In our quest to be in the top five container ports in the Americas (by volume), Port of Cartagena needs to be one of the most efficient and reliable in the region. To offer efficiency and reliability is paramount for us to transition to a more automatic operation. The electrification of our RTG equipment is the step forward to achieve this goal. This automation will increase our operation’s productivity, security and the predictability of our operations.

MJ: What do you regard as Cartagena’s greatest challenges in 2022?

GB: With increasing port bottlenecks, rising ocean rates, and shortage of containers, the world is experiencing a supply chain crisis that requires disruptive solutions and operational flexibility.

In addition to the crisis, the industry is experiencing shifts of customer requirements and global commerce, which require ports to be more than just the link between sea and hinterland logistics but also facilitators of the customer’s supply chain. Thus, our biggest challenge in 2022 is to continue to be a reliable port despite a disrupted environment.

Photo courtesy of Sociedad portuaria de Cartagena

MJ: What are the concerns about the year ahead?

GB: The COVID-19 pandemic has accelerated adaptation of new technology in the port and logistics industries. We have experienced a rise of new technologies that are re-defining the way the world does business. Our main concern is keeping up with this technology transition. In order to be at the forefront of this global trend, we have developed an innovation model within the company that will allow us to add value to our port and terminal services in a 4.0 world. We intend to launch easy, visible, trackable “port-to-door” solutions for shippers using the Port of Cartagena.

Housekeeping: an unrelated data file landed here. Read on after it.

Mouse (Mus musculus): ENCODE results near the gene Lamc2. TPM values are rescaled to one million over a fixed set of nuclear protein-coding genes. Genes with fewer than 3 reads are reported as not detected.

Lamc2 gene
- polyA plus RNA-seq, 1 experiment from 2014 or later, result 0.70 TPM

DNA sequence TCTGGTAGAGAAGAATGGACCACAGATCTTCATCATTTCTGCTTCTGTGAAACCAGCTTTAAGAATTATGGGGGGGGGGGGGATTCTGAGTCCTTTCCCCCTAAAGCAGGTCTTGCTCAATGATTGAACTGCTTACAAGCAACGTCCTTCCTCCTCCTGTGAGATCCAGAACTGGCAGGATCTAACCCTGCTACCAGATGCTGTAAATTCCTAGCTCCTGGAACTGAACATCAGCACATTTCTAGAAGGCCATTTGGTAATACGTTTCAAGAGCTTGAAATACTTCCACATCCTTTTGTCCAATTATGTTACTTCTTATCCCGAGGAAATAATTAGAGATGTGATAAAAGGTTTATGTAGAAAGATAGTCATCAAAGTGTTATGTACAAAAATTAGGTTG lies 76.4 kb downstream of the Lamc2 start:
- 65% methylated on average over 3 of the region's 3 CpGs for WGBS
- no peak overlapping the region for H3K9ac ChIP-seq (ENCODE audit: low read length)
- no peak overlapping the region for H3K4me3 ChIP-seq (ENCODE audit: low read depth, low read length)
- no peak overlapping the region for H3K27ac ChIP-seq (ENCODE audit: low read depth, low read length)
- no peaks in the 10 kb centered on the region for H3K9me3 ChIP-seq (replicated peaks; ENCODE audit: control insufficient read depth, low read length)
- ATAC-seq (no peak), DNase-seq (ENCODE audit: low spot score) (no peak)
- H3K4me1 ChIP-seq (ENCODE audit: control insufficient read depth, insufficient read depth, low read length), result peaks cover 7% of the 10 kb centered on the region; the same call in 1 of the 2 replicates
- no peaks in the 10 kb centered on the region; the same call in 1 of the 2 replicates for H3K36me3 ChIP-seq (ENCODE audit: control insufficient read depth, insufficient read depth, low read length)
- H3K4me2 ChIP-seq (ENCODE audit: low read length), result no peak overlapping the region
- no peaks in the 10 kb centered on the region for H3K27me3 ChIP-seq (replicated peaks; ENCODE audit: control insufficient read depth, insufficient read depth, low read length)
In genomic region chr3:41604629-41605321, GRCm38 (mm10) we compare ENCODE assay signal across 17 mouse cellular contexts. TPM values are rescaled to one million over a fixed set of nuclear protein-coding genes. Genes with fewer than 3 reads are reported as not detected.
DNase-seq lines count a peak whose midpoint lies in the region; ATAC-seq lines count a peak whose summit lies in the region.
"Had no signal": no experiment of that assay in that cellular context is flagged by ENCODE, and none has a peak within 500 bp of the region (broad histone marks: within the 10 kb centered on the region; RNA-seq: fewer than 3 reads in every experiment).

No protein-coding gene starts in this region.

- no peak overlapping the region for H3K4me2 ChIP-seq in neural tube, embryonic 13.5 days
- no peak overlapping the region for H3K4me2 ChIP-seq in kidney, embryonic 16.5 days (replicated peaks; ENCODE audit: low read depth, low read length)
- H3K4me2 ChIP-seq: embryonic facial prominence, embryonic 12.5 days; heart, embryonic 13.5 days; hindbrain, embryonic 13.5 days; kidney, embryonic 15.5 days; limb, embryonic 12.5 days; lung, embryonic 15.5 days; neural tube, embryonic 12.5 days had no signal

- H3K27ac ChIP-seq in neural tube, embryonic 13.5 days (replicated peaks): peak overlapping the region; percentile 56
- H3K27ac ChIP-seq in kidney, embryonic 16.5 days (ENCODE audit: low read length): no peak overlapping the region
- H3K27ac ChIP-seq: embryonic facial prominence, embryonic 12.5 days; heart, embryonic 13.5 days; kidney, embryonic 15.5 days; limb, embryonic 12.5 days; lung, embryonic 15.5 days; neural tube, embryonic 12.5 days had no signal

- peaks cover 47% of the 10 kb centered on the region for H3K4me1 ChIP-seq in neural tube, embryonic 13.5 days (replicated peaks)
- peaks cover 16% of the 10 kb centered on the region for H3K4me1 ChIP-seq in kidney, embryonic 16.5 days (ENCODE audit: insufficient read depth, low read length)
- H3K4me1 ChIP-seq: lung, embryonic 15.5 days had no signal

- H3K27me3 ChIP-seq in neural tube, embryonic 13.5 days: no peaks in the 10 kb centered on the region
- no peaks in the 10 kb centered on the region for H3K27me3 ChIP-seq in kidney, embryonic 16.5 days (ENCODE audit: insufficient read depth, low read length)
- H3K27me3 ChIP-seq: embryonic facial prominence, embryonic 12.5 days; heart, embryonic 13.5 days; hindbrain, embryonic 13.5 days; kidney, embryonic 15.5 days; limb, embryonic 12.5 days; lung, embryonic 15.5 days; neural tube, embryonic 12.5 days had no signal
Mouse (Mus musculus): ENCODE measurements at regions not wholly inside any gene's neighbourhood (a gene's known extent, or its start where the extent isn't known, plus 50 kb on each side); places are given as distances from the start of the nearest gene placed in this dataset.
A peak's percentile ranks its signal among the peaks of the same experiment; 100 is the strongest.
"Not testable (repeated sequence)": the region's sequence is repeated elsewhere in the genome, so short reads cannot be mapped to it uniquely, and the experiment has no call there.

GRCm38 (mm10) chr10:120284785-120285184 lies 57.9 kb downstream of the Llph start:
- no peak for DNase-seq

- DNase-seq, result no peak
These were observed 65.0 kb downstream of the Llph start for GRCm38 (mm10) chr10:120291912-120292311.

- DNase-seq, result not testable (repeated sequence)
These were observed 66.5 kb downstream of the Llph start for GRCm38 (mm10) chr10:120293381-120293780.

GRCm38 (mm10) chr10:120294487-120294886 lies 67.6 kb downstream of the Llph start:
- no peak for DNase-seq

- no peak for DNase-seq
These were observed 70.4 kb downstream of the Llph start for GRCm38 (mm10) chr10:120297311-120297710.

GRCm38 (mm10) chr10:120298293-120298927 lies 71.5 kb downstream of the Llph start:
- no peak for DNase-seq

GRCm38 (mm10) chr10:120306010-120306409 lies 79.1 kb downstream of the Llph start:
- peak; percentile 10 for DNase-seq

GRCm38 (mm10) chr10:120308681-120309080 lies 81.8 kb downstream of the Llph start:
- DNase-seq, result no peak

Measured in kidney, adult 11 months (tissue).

MJ: Has the current global pandemic created a need for change in long-term strategy?

GB: Although it has brought many challenges to our company and the supply chain industry, the current global pandemic has accelerated port plans to diversify our service portfolio. It has strengthened our domestic market share and has set a great platform for in-house innovations and technology adaptation.

Despite the many changes the industry is currently experiencing, our long-term vision remains aligned with global trends. But this disruptive environment makes it absolutely necessary to use vanguard technology to provide efficient and flexible operations of our port and terminal services.

MJ: What Climate Change plans are now active or to be implemented in 2022?

GB: The Port of Cartagena has set the running of operations in an increasingly efficient and sustainable way as one of its main strategic goals. Right now, the Port is doing a sustainable transition of our yard equipment by electrification of our RTGs and MHC. Also, we are shifting as much as we can to renewable energy sources.

Installation of 6,000 solar panels in our 22,000 m2 warehouse roof and LED lighting have helped us to save more than 3,500 tons of CO2 per year. We continue to explore new alternatives, big or small. Even our cars and motorcycles are now electric. —[]